Private investment in Afghanistan dropped significantly last year due to security concerns, and Australia's consumer watchdog is complaining about high gasoline prices set by international oil companies. Claudia Blume in Hong Kong has more on these and other stories in our weekly round up of business news from the Asia-Pacific region.
Private investment in Afghanistan dropped by half in 2007 compared to a year earlier, to about $500 million. The Afghanistan Investment Support Agency says the main reason for the drop was the worsening security situation in the country. Other factors mentioned include Afghanistan's troublesome bureaucracy, and an inadequate power supply.
But the agency, created by the Afghan government to support local and foreign investors, said it expects investments to rise to more than $1 billion in 2008 - driven in part by a major Chinese investment in Afghanistan's Aynak copper mine.
Australia's consumer watchdog has accused major international oil companies of keeping the price of gasoline in the country artificially high. Graeme Samuel, chairman of the Australian Competition and Consumer Commission, says motorists are paying up to six cents a liter too much for their gas.
Australia takes the price of refined fuel from Singapore as its benchmark price. Samuel accused such oil companies as Caltex and Shell of moving away from the benchmark for questionable reasons.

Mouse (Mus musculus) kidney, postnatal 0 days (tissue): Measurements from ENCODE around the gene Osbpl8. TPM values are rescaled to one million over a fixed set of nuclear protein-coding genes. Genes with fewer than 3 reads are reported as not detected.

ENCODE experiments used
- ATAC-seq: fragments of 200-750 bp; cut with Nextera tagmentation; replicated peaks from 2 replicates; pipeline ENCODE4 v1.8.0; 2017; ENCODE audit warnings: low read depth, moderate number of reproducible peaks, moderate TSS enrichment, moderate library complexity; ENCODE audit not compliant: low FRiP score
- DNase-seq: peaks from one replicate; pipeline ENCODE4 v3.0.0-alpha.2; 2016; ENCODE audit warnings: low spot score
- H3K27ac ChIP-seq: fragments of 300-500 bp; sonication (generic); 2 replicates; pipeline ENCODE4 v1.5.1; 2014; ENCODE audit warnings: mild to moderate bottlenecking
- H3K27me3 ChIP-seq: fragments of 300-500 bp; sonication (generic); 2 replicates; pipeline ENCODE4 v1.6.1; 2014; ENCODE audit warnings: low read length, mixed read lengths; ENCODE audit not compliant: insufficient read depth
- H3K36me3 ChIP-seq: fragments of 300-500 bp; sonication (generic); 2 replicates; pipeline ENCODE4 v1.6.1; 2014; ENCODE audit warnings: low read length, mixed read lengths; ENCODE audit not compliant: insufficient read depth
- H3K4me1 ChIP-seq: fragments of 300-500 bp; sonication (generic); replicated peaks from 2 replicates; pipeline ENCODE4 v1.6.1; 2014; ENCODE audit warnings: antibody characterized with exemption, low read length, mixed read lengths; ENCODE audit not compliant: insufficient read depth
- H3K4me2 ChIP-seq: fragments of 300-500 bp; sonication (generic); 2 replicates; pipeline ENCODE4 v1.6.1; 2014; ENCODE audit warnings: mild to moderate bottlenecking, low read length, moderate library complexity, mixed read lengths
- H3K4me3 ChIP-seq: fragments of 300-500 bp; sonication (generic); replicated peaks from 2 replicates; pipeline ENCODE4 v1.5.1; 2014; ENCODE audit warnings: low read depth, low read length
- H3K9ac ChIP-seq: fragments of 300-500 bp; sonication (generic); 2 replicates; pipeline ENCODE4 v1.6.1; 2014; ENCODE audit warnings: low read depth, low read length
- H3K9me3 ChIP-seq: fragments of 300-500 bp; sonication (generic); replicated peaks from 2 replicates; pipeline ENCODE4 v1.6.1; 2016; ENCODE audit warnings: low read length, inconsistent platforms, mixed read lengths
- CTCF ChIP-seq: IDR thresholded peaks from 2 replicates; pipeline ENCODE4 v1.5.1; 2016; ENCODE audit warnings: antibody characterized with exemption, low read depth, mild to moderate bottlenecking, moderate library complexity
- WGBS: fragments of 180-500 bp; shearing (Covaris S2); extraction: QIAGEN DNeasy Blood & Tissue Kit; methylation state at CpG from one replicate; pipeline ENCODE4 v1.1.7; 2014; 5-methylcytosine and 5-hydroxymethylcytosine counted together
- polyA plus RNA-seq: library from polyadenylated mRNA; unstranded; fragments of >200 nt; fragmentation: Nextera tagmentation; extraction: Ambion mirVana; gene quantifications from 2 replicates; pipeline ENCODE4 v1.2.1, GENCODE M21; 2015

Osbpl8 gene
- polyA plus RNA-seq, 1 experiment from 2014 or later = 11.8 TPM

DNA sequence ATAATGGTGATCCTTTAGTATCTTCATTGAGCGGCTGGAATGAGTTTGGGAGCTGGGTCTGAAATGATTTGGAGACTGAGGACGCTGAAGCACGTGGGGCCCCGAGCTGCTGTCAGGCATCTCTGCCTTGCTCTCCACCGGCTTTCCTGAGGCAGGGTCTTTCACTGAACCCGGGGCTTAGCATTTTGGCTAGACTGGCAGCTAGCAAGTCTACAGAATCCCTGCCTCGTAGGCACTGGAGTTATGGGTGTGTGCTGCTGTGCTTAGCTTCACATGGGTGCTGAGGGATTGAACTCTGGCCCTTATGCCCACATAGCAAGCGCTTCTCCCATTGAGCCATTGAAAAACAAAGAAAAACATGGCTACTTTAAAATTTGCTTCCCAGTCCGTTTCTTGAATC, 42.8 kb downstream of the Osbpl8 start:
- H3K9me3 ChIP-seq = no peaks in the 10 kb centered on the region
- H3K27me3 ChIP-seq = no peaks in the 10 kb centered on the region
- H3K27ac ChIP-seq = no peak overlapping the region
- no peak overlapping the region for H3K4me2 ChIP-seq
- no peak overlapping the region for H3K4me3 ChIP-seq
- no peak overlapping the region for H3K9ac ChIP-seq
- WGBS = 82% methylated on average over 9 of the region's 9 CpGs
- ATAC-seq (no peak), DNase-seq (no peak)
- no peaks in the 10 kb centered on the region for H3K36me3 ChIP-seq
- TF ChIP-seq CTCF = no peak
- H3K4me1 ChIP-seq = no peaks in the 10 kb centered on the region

"Now they are saying - well yes, we are now going to move away from that benchmark whenever we have supply problems in Australia related to our refineries," Samuel said. "They are saying, we have got some refinery breakdowns, therefore we have got some supply problems, therefore - guess what? We are going to lift our prices in Australia."
The state-controlled Indonesian mining group Antam has joined one of China's largest zinc producers to launch a $448 million takeover bid for Australian mining company Herald Resources. Antam's partner in the takeover attempt is Chinese zinc producer Shenzhen Zhongjin Lingnan Nonfemet.
Herald Resources owns 80 percent of the Dairi zinc and lead project on the Indonesia island of Sumatra, while Antam controls the remaining 20 percent.
The Dubai-based developer Jafza International signed an agreement to develop port, industrial, residential and tourism facilities in the Philippines' Subic Bay Freeport. Jafza said it will invest up to $250 million over the next three to five years in the development.
Subic Bay, in the northern Philippines, used to be the Asian-Pacific base of the U.S. naval forces. In the mid-1990's, it was converted into a free port, industrial zone and tourism center.